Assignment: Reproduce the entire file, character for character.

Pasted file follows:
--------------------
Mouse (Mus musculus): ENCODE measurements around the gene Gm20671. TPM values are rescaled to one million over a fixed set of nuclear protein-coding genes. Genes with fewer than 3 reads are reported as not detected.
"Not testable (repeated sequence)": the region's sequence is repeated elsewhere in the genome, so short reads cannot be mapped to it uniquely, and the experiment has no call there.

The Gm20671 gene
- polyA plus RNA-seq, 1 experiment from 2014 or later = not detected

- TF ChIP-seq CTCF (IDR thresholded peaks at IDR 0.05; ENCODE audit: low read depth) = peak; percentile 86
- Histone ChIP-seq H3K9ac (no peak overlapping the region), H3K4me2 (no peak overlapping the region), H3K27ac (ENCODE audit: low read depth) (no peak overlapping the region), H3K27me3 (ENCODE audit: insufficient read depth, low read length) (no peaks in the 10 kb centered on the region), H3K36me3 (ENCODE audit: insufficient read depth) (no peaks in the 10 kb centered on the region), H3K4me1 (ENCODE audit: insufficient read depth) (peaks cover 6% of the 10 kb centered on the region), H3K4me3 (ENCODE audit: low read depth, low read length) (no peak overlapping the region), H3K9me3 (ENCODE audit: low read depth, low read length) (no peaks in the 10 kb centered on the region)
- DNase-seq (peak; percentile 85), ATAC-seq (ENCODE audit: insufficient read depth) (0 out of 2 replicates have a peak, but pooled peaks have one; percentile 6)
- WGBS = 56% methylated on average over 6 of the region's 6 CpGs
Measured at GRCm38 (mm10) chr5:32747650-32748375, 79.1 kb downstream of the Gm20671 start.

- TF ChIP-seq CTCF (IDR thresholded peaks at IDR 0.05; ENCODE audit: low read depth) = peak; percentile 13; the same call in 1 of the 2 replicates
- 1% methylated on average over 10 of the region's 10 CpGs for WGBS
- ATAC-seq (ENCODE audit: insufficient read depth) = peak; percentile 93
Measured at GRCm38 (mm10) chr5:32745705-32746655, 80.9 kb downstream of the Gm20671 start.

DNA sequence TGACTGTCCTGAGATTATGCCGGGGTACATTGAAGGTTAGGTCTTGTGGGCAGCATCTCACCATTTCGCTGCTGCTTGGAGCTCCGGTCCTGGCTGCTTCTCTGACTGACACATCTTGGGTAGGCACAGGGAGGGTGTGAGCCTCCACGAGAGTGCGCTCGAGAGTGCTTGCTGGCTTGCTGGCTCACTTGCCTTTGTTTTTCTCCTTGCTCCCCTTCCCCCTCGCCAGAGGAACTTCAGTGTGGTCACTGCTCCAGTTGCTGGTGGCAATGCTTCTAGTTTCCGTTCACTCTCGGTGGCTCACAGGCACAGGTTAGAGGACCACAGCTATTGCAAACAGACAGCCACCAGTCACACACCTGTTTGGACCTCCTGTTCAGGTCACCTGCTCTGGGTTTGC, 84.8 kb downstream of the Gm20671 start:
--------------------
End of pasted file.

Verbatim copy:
Mouse (Mus musculus): ENCODE measurements around the gene Gm20671. TPM values are rescaled to one million over a fixed set of nuclear protein-coding genes. Genes with fewer than 3 reads are reported as not detected.
"Not testable (repeated sequence)": the region's sequence is repeated elsewhere in the genome, so short reads cannot be mapped to it uniquely, and the experiment has no call there.

The Gm20671 gene
- polyA plus RNA-seq, 1 experiment from 2014 or later = not detected

- TF ChIP-seq CTCF (IDR thresholded peaks at IDR 0.05; ENCODE audit: low read depth) = peak; percentile 86
- Histone ChIP-seq H3K9ac (no peak overlapping the region), H3K4me2 (no peak overlapping the region), H3K27ac (ENCODE audit: low read depth) (no peak overlapping the region), H3K27me3 (ENCODE audit: insufficient read depth, low read length) (no peaks in the 10 kb centered on the region), H3K36me3 (ENCODE audit: insufficient read depth) (no peaks in the 10 kb centered on the region), H3K4me1 (ENCODE audit: insufficient read depth) (peaks cover 6% of the 10 kb centered on the region), H3K4me3 (ENCODE audit: low read depth, low read length) (no peak overlapping the region), H3K9me3 (ENCODE audit: low read depth, low read length) (no peaks in the 10 kb centered on the region)
- DNase-seq (peak; percentile 85), ATAC-seq (ENCODE audit: insufficient read depth) (0 out of 2 replicates have a peak, but pooled peaks have one; percentile 6)
- WGBS = 56% methylated on average over 6 of the region's 6 CpGs
Measured at GRCm38 (mm10) chr5:32747650-32748375, 79.1 kb downstream of the Gm20671 start.

- TF ChIP-seq CTCF (IDR thresholded peaks at IDR 0.05; ENCODE audit: low read depth) = peak; percentile 13; the same call in 1 of the 2 replicates
- 1% methylated on average over 10 of the region's 10 CpGs for WGBS
- ATAC-seq (ENCODE audit: insufficient read depth) = peak; percentile 93
Measured at GRCm38 (mm10) chr5:32745705-32746655, 80.9 kb downstream of the Gm20671 start.

DNA sequence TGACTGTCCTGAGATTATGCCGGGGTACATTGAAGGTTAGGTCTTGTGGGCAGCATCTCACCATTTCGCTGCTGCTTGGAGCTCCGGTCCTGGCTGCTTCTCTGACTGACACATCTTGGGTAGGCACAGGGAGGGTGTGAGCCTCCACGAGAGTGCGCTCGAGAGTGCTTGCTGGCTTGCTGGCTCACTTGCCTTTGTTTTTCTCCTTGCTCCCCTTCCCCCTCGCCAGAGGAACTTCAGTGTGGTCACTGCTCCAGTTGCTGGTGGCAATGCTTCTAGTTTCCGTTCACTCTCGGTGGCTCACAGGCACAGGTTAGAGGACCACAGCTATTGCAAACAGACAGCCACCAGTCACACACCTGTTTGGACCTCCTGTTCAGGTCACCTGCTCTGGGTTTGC, 84.8 kb downstream of the Gm20671 start: